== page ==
punishment up to death for drinking or sexual transgressions. It
condemns as unbelievers those who do not pray, a view that never
previously existed in mainstream Islam. It is stripped-down Islam,
calling for simple, short prayers, undecorated mosques, and the
uprooting of gravestones (since decorated mosques and graveyards
lend themselves to veneration, which is idolatry in the Wahhabi
mind). Wahhabis do not even permit the name of the Prophet
Mohammed to be inscribed in mosques, nor do they allow his
birthday to be celebrated. Above all, they hate ostentatious
spirituality, much as Protestants detest the veneration of miracles
and saints in the Roman Church. Ibn Abdul Wahhab (1703-92), the
founder of this totalitarian Islamism, was born in Uyaynah, in the
part of Arabia known as Nejd, where Riyadh is today, and which
the Prophet himself notably warned would be a source of
corruption and confusion. (Anti-Wahhabi Muslims refer to
Wahhabism as fitna an Najdiyyah or 'the trouble out of Nejd'.)

>From the beginning of Wahhab's dispensation, in the late 18th
century, his cult was associated with the mass murder of all who
opposed it. For example, the Wahhabis fell upon the city of
Qarbala in 1801 and killed 2,000 ordinary citizens in the streets
and markets. In the 19th century, Wahhabism took the form of
Arab nationalism v. the Turks. The founder of the Saudi kingdom,
Ibn Saud, established Wahhabism as its official creed. Much has
been made of the role of the US in 'creating' Osama bin Laden
through subsidies to the Afghan mujahedin, but as much or more
could be said in reproach of Britain which, three generations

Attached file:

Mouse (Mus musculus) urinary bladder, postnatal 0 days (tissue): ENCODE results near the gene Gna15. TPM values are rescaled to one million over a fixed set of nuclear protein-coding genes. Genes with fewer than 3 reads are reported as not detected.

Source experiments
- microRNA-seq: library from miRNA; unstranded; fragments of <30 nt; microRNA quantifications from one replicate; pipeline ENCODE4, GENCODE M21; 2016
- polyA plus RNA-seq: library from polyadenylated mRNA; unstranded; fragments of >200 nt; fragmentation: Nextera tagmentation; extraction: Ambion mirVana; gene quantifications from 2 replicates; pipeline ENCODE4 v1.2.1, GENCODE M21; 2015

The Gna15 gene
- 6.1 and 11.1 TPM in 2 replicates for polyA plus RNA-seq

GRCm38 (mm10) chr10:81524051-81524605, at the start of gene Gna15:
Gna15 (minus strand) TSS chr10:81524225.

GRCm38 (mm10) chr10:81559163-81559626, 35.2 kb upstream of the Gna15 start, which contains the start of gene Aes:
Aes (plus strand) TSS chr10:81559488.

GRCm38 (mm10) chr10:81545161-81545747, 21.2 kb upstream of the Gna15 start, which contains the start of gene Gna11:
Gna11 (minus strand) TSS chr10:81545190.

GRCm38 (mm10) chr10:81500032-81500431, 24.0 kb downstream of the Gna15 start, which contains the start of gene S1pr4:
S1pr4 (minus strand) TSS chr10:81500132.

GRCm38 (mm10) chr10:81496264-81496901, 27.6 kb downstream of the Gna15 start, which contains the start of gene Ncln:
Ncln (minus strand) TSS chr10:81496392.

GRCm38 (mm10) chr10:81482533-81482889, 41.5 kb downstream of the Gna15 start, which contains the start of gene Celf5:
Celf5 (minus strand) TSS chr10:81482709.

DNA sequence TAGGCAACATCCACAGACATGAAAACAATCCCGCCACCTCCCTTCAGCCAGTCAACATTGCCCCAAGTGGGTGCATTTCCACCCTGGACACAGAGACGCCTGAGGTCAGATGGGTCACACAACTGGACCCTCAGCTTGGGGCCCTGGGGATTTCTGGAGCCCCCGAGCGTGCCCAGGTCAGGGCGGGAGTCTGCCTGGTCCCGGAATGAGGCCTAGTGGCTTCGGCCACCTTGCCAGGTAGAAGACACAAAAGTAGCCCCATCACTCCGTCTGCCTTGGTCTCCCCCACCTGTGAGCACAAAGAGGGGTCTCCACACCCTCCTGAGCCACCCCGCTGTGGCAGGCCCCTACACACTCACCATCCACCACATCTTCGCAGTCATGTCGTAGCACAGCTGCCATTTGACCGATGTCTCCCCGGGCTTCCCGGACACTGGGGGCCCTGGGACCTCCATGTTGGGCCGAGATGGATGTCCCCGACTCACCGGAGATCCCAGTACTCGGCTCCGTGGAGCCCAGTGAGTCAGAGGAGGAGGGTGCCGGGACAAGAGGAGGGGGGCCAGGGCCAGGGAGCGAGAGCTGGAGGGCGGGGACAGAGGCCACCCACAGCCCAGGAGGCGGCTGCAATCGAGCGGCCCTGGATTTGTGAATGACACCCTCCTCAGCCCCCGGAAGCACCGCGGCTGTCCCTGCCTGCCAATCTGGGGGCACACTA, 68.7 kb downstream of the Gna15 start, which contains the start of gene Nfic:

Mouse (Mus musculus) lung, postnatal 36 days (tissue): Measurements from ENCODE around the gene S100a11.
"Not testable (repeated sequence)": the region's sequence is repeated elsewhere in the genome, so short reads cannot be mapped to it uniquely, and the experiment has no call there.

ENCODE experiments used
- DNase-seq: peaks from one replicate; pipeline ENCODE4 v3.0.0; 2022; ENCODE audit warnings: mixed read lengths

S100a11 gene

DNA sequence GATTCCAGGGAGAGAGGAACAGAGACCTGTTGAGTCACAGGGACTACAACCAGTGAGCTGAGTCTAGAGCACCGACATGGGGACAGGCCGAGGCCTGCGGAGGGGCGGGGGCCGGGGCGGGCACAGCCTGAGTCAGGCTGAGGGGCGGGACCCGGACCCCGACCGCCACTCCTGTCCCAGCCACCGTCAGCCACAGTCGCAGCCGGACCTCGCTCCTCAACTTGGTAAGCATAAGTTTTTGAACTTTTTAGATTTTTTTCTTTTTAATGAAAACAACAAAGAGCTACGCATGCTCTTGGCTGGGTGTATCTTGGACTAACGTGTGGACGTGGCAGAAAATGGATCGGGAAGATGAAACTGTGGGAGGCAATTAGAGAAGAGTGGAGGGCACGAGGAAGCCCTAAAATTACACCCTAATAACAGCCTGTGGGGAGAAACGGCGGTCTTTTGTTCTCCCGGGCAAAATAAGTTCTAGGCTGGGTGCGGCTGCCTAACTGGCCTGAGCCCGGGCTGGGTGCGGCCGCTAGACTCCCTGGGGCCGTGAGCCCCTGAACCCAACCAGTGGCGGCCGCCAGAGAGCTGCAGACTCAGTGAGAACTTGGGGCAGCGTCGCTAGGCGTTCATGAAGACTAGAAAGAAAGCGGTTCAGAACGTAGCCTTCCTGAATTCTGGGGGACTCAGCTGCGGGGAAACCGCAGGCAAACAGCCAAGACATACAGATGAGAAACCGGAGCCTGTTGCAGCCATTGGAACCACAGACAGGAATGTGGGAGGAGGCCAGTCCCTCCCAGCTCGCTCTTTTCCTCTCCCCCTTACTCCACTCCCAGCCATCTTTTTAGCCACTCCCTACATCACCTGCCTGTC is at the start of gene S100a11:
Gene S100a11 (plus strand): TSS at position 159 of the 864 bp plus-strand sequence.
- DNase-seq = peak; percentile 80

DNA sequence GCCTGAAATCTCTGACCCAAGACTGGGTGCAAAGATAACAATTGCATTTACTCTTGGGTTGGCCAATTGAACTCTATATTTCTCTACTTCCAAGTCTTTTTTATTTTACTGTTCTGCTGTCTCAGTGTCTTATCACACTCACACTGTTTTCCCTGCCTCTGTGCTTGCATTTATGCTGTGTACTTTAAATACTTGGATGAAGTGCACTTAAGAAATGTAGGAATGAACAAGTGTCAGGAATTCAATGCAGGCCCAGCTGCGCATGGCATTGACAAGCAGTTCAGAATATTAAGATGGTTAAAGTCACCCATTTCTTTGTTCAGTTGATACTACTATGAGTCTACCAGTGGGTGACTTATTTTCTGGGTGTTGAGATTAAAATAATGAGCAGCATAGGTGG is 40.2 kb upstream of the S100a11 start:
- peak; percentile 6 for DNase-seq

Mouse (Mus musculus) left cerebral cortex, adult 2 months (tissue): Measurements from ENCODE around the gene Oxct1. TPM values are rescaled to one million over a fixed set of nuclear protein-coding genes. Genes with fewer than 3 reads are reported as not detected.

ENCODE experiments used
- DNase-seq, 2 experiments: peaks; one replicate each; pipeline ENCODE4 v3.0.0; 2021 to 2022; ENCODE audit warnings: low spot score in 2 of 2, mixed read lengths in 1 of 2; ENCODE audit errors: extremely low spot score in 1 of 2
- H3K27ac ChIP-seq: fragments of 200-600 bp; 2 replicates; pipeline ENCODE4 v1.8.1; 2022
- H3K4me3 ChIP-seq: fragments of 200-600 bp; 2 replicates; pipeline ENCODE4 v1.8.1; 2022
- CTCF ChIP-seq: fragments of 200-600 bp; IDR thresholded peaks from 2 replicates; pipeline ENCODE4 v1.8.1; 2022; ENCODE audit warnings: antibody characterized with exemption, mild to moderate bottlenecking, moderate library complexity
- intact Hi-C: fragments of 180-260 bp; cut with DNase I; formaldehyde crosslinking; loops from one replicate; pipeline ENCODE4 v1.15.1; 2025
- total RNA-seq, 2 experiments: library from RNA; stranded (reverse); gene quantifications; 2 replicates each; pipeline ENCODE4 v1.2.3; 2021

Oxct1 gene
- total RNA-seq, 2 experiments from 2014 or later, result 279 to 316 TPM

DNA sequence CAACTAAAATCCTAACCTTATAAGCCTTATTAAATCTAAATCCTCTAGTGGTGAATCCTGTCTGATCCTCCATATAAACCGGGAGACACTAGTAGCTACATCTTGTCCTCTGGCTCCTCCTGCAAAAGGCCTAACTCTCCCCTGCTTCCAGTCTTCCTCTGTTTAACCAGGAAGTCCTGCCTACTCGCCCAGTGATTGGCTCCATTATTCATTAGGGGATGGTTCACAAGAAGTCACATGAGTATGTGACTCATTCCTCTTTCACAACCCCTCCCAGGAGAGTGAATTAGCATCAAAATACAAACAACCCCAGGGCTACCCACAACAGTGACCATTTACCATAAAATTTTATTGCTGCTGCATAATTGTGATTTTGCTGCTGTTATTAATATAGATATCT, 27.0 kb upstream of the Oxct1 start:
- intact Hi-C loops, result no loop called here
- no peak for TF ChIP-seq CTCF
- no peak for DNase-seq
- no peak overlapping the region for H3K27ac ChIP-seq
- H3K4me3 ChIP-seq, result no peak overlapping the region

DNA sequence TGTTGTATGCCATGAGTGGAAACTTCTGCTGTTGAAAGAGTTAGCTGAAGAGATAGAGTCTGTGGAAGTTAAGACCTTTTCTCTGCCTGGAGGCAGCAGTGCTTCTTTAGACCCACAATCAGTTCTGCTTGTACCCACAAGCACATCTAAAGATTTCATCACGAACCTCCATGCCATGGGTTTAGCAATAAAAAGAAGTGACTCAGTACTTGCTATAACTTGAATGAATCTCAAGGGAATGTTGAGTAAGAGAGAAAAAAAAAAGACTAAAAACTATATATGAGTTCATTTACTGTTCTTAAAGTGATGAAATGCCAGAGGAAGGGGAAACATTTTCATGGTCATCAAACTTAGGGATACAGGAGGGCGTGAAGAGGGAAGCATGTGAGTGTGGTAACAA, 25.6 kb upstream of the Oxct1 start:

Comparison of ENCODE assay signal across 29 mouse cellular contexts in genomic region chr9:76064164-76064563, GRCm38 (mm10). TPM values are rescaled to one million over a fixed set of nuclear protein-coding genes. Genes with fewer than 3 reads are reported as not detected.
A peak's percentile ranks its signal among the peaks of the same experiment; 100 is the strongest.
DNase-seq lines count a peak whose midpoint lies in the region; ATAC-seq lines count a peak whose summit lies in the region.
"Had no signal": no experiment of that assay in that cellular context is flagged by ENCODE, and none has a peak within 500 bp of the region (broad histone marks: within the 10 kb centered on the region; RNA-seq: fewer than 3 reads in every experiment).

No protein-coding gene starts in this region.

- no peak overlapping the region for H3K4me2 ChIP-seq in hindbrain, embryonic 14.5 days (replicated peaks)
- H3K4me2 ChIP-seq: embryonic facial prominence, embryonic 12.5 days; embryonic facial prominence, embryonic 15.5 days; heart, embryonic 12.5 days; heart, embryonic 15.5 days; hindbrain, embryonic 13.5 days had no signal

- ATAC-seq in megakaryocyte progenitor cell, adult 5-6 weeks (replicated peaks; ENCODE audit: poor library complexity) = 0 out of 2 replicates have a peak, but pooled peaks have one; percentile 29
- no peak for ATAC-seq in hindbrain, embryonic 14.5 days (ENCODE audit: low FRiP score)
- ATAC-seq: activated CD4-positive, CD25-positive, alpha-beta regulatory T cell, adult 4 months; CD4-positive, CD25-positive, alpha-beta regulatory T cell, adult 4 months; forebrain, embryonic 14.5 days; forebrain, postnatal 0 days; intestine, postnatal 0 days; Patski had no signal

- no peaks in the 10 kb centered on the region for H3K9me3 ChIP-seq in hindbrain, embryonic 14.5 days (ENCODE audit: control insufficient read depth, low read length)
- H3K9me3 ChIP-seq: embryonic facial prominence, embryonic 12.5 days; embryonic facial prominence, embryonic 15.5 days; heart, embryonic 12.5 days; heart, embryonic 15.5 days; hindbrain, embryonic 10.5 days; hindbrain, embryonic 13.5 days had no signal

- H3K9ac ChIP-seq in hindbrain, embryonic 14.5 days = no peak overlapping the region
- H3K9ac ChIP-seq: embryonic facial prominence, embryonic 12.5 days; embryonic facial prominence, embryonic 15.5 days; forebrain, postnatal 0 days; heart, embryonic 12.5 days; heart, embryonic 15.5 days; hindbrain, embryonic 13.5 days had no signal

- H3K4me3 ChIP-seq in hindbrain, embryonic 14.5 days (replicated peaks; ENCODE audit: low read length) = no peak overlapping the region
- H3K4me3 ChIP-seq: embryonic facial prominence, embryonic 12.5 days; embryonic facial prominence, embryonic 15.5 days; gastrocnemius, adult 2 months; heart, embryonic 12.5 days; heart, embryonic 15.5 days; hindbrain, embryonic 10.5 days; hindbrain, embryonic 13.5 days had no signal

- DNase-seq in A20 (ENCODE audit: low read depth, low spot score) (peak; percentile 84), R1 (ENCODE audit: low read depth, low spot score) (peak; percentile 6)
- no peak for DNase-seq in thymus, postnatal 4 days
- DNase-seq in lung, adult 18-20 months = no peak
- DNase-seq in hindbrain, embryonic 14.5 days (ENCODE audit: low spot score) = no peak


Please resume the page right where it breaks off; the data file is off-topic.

before, supported the Wahhabi Arabs in their revolt against the
Ottomans. Arab hatred of the Turks fused with Wahhabi ranting
against the 'decadence' of Ottoman Islam. The truth is that the
Ottoman khalifa reigned over a multinational Islamic umma in
which vast differences in local culture and tradition were tolerated.
No such tolerance exists in Wahhabism, which is why the concept
of US troops on Saudi soil so inflames bin Laden.

Bin Laden is a Wahhabi. So are the suicide bombers in Israel. So
are his Egyptian allies, who exulted as they stabbed foreign tourists
to death at Luxor not many years ago, bathing in blood up to their
elbows and emitting blasphemous cries of ecstasy. So are the
Algerian Islamist terrorists whose contribution to the purification
of the world consisted of murdering people for such sins as running
a movie projector or reading secular newspapers. So are the
Taleban-style guerrillas in Kashmir who murder Hindus. The
Iranians are not Wahhabis, which partially explains their slow but
Undeniable movement towards moderation and normality after a
period of utopian and puritan revivalism. But the Taleban practise
a variant of Wahhabism. In the Wahhabi fashion they employ
ancient punishments - such as execution for moral offences - and
they have a primitive and fearful view of women. The same is true
of Saudi Arabia's rulers. None of this extremism has been inspired
by American fumblings in the world, and it has little to do with the
tragedies that have beset Israelis and Palestinians.

But the Wahhabis have two weaknesses of which the West is
largely unaware; an Achilles' heel on each foot, so to speak. The
first is that the vast majority of Muslims in the world are peaceful
people who would prefer the installation of Western democracy in
their own countries. They loathe Wahhabism for the same reason
any patriarchal culture rejects a violent break with tradition. And
that is the point that must be understood: bin Laden and other
Wahhabis are not defending Islamic tradition; they represent an
ultra-radical break in the direction of a sectarian utopia. Thus, they
are best described as Islamofascists, although they have much in